What is Disaster Relief?

Our world continues to experience devastation and destruction annually.  Man-made events as well as natural disasters continue to challenge our minds with “why.”  Why has this happened?  Why me?  Why my community?  As Believers, we cannot answer the “why,” but we can respond with love and compassion as we help those affected know that they are not forgotten by God.

Southern Baptist Disaster Relief is one of the three largest disaster response entities in the United States. Trained volunteers stand ready to respond when disaster hit across our globe.  Disaster Relief ministry provides an opportunity for believers to be the hands and feet of Christ to hurting people.

Kentucky Baptist Disaster Relief began ministry in 1984 and is part of the larger Southern Baptist Send Relief network of 42 state conventions, the North American Mission Board, and Baptist Global Response.  Kentucky Baptist Disaster Relief is supported by gifts of Kentucky Baptists through the Cooperative Program and the Eliza Broadus Offering for State Missions.  This ministry offers opportunities for believers to be on mission for Christ during times of crisis.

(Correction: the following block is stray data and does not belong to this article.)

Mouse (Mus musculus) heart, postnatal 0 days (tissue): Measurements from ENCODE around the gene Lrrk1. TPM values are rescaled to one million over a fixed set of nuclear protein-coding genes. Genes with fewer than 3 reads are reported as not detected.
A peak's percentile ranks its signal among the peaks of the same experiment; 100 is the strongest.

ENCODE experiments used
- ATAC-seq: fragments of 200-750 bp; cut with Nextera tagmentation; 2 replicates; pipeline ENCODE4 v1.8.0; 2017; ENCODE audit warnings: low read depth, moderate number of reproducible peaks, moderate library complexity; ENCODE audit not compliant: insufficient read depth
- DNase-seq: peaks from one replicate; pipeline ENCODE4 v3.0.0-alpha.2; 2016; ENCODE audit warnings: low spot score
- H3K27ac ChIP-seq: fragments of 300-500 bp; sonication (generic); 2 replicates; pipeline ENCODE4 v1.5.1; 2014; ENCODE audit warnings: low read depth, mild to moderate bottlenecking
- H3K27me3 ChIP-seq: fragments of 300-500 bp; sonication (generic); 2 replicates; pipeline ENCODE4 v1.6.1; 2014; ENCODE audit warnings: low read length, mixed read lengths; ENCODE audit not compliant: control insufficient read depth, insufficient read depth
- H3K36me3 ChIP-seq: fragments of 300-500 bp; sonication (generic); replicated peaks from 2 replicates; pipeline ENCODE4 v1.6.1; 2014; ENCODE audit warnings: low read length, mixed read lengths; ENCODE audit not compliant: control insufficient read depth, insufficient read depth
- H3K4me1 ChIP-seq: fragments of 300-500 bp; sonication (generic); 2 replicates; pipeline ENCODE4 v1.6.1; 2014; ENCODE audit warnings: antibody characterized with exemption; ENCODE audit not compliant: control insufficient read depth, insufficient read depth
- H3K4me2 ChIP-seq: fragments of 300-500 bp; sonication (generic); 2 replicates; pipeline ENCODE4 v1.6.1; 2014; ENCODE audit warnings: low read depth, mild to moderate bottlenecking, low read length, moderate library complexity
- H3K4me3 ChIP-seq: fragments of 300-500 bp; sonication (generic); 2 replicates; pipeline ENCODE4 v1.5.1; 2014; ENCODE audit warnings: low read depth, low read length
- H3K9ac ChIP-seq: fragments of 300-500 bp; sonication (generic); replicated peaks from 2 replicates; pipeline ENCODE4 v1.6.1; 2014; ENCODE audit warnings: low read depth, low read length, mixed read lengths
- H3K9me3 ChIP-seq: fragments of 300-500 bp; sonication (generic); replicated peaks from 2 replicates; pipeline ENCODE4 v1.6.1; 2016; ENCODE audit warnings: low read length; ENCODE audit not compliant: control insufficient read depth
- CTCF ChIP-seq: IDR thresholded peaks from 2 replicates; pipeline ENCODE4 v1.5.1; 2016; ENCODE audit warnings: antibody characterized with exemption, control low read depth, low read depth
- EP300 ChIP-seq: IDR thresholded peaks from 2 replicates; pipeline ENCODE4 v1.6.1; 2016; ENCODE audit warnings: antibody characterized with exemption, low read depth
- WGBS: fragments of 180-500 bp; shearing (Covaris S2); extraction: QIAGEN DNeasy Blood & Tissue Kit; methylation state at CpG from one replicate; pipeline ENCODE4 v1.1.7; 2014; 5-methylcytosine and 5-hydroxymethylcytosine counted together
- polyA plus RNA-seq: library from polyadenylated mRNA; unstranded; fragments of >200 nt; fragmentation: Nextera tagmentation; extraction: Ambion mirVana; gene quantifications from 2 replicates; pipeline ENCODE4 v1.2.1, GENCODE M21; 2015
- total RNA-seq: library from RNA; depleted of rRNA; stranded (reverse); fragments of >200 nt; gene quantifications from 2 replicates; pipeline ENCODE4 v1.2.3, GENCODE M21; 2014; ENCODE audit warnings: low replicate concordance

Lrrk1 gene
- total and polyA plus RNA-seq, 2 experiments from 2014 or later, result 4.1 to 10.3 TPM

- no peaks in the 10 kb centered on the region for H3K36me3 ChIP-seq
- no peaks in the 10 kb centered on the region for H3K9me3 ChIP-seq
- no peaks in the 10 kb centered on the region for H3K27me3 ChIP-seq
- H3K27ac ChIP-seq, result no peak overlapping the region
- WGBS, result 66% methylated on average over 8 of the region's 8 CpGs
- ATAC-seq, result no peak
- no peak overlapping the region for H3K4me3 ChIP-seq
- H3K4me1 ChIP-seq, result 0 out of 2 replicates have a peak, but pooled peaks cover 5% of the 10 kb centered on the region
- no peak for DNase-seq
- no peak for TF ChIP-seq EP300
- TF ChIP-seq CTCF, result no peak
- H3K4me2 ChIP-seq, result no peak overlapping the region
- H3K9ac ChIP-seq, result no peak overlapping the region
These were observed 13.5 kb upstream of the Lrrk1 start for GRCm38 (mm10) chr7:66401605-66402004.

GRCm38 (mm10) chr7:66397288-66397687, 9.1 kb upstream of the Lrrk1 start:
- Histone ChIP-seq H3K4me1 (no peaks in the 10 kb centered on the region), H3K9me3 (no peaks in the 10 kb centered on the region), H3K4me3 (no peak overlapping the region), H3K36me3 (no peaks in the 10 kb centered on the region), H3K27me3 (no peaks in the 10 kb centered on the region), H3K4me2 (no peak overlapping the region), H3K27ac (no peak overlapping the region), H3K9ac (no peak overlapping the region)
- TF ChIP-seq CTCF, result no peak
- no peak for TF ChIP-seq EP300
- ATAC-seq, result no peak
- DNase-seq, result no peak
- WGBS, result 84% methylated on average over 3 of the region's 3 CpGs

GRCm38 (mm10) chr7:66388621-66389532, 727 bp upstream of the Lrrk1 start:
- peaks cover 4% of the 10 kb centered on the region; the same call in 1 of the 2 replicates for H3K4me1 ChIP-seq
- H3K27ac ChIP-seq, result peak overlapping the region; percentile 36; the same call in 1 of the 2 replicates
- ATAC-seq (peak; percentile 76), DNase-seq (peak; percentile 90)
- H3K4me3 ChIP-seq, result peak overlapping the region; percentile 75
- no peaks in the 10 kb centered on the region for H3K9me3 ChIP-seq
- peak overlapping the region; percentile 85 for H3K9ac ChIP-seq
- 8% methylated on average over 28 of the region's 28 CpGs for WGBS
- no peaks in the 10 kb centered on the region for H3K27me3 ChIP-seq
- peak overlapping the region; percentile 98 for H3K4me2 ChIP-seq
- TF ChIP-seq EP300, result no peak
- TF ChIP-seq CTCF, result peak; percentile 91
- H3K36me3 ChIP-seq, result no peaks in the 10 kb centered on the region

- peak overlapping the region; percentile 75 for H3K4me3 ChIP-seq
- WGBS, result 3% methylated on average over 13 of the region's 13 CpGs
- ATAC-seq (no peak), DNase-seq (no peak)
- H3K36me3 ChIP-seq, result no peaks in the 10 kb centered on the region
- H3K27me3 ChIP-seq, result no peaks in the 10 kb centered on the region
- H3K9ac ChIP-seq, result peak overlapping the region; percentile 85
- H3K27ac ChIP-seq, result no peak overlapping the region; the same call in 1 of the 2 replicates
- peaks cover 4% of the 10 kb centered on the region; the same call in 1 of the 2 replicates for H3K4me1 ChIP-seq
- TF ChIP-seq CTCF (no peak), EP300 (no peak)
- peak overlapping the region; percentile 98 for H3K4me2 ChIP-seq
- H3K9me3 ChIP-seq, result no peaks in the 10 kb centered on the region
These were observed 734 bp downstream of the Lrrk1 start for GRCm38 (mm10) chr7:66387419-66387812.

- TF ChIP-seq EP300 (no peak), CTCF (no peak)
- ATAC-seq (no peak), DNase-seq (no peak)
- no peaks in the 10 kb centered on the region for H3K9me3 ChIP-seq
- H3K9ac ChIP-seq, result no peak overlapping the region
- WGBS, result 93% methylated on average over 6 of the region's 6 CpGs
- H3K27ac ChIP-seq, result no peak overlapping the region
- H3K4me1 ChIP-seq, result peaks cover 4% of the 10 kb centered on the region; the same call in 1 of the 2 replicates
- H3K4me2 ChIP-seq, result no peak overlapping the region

The Apostle John instructed us:

“Let us not love with words or speech, but with actions and in truth” (1 John 3

:18).

In times of crisis, people need more than empty words.  They need someone to come alongside them with genuine help and real hope.  Kentucky Baptist Disaster Relief brings practical help, the healing grace of Christ, and the hope of the Gospel to those devastated by disaster.  More than 4500 Kentucky Baptists are trained as disaster relief volunteers.  Volunteers can staff mobile kitchens designed to provide thousands of hot meals, move in with a chainsaw after a tornado, assist homeowners in cleaning up a flooded home, offer spiritual care as a chaplain, and provide many other disaster services.

Kentucky Baptist Disaster Relief volunteers are trained in:

    • Bulk Supply Distribution
    • Chainsaw Ministry
    • Chaplain Care
    • Emergency Childcare
    • Damage Assessment
    • Flood and Wildfire Clean up
    • Mass Feeding
    • Roof Tarping
    • Radio Operations
    • Shower and Laundry Ministry

Water Purification and Well Repair

 

Kentucky Baptist Disaster Relief has a host of resources that can be mobilized during times of disaster.  Resources that can be deployed are:

  • 4 Mobile Kitchens with the capacity to prepare 68,000 meals a day for disaster su

    rvivors

  • 27 Chainsaw/Flood/Fire Recovery Trailers
  • 2 Mobile Communication and Command Units
  • 7 Mobile Shower trailers